• Previous Player-Character Cameo: Similarly to the first game, the heroes from Summon Night 2 make a guest appearance.
  • Purely Aesthetic Gender: Played straight
  • Real Men Wear Pink: Orion can cook well, and then there's a summon spirit with peculiar requirements to pass him.
    A man's got to do what a man's got to do! I need to wear sexy women's clothing!
  • Repetitive Name: Nina Nina. The PC mocks this by introducing them self as "maincharactername maincharactername" and "guardianname guardianname", to which Nina calls them out on.
  • Say It with Hearts: A villager in the item shop does this, as well as Lynn... sometimes, but especially when she wants something.
  • Script Breaking: Talking to your Guardian Beast in the second game the evening after first visiting the beach region, where a stray summon blocked you from going further unless you ask "like a sexy woman would ask her man" (don't ask, that stray is just a pervert). You can try it yourself or have your guardian beast do it. Yet the conversation at the end of the day will insist that the player tried, no matter what actually happened.
  • Sealed Evil in a Can: Goura. He learned to be good in the end, but seals himself anyway.
  • Sickeningly Sweethearts: Byron and Sarin.
  • Token Mini-Moe: Tatiana in the second game is an adorable and occasionally bratty Little Sister Heroine type of girl.
  • Transforming Mecha: EXeLD.
  • Transparent Closet: Aera
  • Tsundere: Loki, Devil!Dinah
  • Walking Techbane: The second game's protagonist.
  • Zettai Ryouiki: Aera and Lynn


Craft Sword Story Hajimari no Ishi provides these examples:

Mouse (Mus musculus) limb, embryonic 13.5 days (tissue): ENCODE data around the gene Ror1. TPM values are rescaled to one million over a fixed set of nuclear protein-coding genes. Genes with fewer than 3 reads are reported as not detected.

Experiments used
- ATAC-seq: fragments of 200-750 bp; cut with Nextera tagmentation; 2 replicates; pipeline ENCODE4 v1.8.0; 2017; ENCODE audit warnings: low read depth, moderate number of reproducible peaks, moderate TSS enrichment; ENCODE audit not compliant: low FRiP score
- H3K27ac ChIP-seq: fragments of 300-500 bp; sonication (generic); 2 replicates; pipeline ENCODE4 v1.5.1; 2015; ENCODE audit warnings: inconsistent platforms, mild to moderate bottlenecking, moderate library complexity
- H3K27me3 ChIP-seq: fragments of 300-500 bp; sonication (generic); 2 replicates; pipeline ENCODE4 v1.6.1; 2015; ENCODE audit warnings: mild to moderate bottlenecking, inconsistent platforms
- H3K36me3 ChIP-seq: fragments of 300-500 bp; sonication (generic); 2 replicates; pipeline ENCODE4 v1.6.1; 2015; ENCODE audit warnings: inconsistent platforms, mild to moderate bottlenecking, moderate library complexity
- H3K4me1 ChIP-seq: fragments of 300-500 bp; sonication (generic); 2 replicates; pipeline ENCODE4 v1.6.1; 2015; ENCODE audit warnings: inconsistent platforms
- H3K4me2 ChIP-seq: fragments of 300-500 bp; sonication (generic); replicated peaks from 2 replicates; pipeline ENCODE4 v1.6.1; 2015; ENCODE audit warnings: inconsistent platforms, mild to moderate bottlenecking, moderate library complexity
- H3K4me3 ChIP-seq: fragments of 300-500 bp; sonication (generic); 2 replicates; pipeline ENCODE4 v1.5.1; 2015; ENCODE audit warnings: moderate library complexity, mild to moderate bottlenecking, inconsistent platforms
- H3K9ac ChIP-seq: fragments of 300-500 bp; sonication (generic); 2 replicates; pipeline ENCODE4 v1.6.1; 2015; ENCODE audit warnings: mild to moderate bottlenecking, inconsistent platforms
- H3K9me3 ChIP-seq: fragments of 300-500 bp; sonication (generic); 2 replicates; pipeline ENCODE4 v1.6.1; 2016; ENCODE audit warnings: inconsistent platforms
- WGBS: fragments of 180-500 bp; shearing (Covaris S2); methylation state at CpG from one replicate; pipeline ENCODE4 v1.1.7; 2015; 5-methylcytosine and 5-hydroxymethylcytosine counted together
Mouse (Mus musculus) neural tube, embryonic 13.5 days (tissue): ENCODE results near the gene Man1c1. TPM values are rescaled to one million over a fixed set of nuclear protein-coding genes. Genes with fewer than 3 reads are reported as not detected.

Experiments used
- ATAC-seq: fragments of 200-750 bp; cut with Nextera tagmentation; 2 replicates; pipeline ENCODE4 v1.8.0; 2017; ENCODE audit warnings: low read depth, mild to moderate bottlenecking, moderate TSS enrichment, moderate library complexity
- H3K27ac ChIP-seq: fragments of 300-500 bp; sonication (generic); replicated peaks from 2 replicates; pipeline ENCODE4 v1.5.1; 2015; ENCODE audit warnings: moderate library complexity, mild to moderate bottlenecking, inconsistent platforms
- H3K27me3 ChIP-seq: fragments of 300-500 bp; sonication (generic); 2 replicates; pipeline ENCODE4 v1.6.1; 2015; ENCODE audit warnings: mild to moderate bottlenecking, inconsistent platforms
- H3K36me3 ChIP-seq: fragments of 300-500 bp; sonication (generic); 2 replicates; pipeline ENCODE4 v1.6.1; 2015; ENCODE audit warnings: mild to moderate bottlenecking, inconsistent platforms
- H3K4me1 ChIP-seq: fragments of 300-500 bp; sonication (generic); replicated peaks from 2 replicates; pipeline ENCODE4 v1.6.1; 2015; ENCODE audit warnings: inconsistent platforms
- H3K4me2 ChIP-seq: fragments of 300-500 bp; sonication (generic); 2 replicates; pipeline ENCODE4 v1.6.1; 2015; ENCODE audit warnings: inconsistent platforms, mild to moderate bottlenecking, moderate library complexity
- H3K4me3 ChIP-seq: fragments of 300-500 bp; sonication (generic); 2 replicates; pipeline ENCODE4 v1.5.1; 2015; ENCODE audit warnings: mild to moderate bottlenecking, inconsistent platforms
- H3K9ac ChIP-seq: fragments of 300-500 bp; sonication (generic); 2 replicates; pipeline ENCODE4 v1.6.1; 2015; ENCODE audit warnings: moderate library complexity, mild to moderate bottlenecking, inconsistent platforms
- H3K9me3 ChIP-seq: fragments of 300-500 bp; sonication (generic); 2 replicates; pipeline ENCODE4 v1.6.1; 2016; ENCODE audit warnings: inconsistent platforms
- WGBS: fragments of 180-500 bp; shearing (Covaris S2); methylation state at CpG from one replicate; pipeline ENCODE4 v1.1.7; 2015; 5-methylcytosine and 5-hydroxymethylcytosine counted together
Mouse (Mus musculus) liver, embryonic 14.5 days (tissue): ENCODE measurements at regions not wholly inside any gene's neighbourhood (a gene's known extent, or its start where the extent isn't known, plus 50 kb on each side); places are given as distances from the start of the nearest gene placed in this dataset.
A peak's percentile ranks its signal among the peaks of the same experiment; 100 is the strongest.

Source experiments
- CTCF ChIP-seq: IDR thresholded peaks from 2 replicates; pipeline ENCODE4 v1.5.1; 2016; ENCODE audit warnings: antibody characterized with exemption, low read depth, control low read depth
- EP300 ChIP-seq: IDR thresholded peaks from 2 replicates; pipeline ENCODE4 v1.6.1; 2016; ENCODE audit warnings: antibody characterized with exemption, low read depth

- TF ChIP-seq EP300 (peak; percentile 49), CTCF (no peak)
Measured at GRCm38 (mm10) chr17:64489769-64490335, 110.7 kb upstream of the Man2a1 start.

• Badass Teacher: V.E from Craft Sword Story Hajimari no Ishi so much. Especially when she saves the main character with an absolutely badass flying kick in one of the villains.
  • Butt-Monkey : Velveron in the third game is a weak, useless Summoner that gets often abused by the main cast. Creaving for power, he lets himself be absorbed by the Evil Sword, and becomes the Final Boss !
  • Cast from Hit Points: In the third game, the Summon Beasts' special attacks require hit points to cast.
  • Cool Big Sis: V.E is the sister (treated as such anyways, technically the former master's summon beast) AND master of the main characters of Craft Sword Story Hajimari no Ishi, the third game.
  • Fragile Speedster: Enki, the fully animal Guardian Beast in the third game. Fast, spammy, but his HP and Defense leaves something to be desired. The player character can be one of these in all three games by focusing on Knuckles.
  • I Never Said It Was Poison: This is how Tram found out about Anise's true self.
  • Lightning Bruiser: Third game, robot buddy Run-Dor's true form. Loses the jump prohibition, gains a good chunk of movement speed, his special becomes a powerful projectile, he maintains his excessive amounts of HP and Defense, and he hits even harder than before. Ouch.
  • Master of None: The Guardian Beast Rufeel, the green one wearing a summer hat, in the third game is an all-around GB who can use all kinds of spell but she isn't the strongest with any of them.
  • Mighty Glacier: Run-Dor, the orange robot Guardian Beast in the third game. Can't jump, very slow, hits like a truck. The player character can also be one of these in any of the games if they focus on Axes.
  • Nintendo Hard: Breaking opponents weapons in the third game, even with the right skills, is not very easy. And if you did it, they might have a second. Have fun.
  • Noble Demon: Killfith in the last game.
  • No Export for You: The third game did not get a North American port due to the Japanese original being released, in typical Flight-Plan fashion, late in the Game Boy Advance's life (2005). Then there's the fact that game systems in Japan tend to have a longer lifespan. Atlus deciding not to port it due to worries about low sales was indeed well justified.
  • Squishy Wizard: Killfith, the purple-haired demon Guardian Beast in the third game. None too powerful fighting himself, but his Magic rating is leagues ahead of the other three. Late-game, he can one-spell encounters, and on top of all this, he gets the most and the strongest heals, including a revive.
  • Tag Team: The third game finally lets your Guardian Beast tag in for you with one of its spells, and will do so automatically if you die with that spell in your active spells list.
  • Tsundere: The guardian beast Killfith
  • Unholy Holy Sword: In the third game. It's the final boss mind you.